Last weekend I was attending the Methodist Heritage Indaba in Durban. People from all over Southern Africa were invited to tell the story of Methodism in their area. It was an amazing history lesson that lasted three full days. (Historians can talk!) I was inspired by the courage of the early Methodists. I reckon we could move mountains if we had just a mustard-seed-amount of their courage!
We also visited other Heritage sites like Gandhi and Albert Luthuli’s home. Both of these great leaders came across Methodists. Luthuli’s experience was educative and life-giving but sadly Gandhi’s experience was one of rejection.
Gandhi was barred from entering the church door with the words: “Where do you think you’re going, kaffir?”
In a speech to Women Missionaries on 28 July 1925, Gandhi said, “… although I am myself not a Christian, as an humble student of the Bible, who approaches it with faith and reverence, I wish respectfully to place before you the essence of the Sermon on the Mount … There are thousands of men and women today who, though they may not have heard about the Bible or Jesus, have more faith and are more god fearing than Christians who know the Bible, and who talk of its Ten Commandments…”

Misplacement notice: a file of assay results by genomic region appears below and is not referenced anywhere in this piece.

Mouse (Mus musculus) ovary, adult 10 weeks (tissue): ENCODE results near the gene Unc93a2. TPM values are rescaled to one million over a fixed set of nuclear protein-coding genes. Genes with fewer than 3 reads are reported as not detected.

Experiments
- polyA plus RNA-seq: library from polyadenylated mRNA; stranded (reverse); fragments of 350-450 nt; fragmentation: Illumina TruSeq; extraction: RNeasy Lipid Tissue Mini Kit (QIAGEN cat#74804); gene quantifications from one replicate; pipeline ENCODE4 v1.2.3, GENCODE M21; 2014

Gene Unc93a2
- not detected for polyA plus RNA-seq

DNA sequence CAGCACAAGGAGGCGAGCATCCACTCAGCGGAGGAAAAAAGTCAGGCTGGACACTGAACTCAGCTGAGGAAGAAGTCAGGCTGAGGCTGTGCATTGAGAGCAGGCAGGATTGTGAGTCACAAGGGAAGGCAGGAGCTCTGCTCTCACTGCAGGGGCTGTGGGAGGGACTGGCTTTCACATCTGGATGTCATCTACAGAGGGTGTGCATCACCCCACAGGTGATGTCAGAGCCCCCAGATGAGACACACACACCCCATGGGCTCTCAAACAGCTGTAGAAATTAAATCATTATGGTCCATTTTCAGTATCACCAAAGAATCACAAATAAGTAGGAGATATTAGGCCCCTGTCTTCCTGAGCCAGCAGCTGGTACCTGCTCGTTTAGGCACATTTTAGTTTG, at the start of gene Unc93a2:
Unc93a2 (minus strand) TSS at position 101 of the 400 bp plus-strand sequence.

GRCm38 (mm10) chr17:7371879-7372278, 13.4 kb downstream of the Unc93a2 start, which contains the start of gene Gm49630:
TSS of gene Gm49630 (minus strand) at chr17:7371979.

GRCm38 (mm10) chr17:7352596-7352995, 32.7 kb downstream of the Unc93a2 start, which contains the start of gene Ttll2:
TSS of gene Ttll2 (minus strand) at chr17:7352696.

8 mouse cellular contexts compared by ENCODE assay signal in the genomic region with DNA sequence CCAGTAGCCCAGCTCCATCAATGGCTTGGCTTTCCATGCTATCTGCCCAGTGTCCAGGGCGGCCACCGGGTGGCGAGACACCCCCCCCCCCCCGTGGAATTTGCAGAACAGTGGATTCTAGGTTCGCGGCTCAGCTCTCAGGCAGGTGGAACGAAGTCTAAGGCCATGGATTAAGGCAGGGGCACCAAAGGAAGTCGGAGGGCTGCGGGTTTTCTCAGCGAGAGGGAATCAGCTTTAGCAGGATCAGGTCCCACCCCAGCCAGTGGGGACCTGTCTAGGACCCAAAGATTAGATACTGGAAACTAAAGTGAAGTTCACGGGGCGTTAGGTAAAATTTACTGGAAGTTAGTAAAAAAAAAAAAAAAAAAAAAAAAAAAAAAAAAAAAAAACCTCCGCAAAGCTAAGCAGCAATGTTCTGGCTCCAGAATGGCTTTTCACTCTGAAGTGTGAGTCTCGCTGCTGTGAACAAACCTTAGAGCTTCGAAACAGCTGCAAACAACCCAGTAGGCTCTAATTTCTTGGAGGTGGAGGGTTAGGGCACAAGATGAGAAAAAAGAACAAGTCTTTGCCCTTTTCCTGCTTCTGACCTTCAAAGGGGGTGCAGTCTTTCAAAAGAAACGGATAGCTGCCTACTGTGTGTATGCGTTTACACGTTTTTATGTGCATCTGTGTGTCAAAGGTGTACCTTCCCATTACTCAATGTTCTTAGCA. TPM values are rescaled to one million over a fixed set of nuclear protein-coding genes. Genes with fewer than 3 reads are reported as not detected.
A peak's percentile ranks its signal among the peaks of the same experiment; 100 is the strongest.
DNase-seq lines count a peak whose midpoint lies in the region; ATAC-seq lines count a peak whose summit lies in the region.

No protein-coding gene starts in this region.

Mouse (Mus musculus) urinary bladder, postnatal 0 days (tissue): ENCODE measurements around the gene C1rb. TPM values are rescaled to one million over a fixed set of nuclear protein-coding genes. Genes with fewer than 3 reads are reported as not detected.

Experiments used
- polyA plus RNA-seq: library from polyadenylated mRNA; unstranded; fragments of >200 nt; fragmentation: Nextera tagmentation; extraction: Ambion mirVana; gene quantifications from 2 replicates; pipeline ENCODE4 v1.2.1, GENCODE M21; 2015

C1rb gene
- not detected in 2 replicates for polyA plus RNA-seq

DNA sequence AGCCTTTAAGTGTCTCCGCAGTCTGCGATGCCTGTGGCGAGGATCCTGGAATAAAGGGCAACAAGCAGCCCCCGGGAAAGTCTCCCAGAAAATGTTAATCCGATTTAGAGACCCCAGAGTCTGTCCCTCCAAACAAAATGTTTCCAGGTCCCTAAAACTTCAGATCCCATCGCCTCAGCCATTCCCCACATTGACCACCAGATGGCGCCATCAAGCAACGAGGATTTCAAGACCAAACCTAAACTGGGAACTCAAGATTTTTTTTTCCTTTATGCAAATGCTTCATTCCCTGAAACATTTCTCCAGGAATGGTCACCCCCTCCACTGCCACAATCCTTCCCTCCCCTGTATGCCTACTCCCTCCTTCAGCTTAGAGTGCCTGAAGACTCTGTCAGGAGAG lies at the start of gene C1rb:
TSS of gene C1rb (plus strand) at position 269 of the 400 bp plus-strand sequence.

To a Christian missionary Gandhi once said, “To live the Gospel is the most effective way, most effective in the beginning, in the middle and in the end. … Not just preach but live the life according to the light … If, therefore, you go on serving people and ask them also to serve, they would understand. But you quote instead John 3:16 and ask them to believe it and that has no appeal to me, and I am sure people will not understand it. The Gospel will be more powerful when practiced and preached.”
“A rose does not need to preach. It simply spreads its fragrance. The fragrance is its own sermon the fragrance of religious and spiritual life is much finer and subtler than that of the rose.”
In Peace, Alan
Gandhi’s advice to Christians, “First, I would suggest that all Christians, missionaries begin to live more like Jesus Christ. Second, practice it without adulterating it or toning it down. Third, emphasise love and make it your working force, for love is central in Christianity. Fourth, study the non-Christian religions more sympathetically to find the good that is within them, in order to have a more sympathetic approach to the people.”